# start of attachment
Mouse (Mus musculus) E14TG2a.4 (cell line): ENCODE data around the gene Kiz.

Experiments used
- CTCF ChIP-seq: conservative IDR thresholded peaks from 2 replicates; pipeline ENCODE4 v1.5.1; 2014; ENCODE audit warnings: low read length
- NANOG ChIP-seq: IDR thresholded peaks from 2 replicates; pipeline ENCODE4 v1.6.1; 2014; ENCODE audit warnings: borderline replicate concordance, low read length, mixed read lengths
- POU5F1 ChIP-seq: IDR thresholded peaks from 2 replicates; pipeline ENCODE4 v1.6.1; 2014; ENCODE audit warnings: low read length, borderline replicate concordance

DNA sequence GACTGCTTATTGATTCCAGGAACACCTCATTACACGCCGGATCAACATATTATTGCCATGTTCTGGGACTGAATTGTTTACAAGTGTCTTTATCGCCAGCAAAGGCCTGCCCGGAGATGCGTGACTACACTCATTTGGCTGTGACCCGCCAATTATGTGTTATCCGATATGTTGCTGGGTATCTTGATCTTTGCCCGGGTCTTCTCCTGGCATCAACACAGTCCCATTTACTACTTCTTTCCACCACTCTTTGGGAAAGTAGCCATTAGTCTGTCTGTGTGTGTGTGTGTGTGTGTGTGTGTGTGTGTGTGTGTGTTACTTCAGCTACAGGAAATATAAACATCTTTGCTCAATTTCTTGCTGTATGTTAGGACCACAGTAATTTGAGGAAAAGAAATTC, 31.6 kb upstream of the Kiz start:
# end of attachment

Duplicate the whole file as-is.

Mouse (Mus musculus) E14TG2a.4 (cell line): ENCODE data around the gene Kiz.

Experiments used
- CTCF ChIP-seq: conservative IDR thresholded peaks from 2 replicates; pipeline ENCODE4 v1.5.1; 2014; ENCODE audit warnings: low read length
- NANOG ChIP-seq: IDR thresholded peaks from 2 replicates; pipeline ENCODE4 v1.6.1; 2014; ENCODE audit warnings: borderline replicate concordance, low read length, mixed read lengths
- POU5F1 ChIP-seq: IDR thresholded peaks from 2 replicates; pipeline ENCODE4 v1.6.1; 2014; ENCODE audit warnings: low read length, borderline replicate concordance

DNA sequence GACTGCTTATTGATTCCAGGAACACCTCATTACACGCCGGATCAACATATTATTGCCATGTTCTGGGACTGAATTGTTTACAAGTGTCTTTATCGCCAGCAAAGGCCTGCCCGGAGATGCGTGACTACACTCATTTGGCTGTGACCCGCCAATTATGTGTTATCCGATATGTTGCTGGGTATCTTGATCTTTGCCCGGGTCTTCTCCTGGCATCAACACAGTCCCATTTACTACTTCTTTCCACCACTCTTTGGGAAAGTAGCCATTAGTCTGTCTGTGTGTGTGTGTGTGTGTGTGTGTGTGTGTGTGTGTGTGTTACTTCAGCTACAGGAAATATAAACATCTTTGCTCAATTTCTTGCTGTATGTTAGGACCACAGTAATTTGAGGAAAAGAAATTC, 31.6 kb upstream of the Kiz start: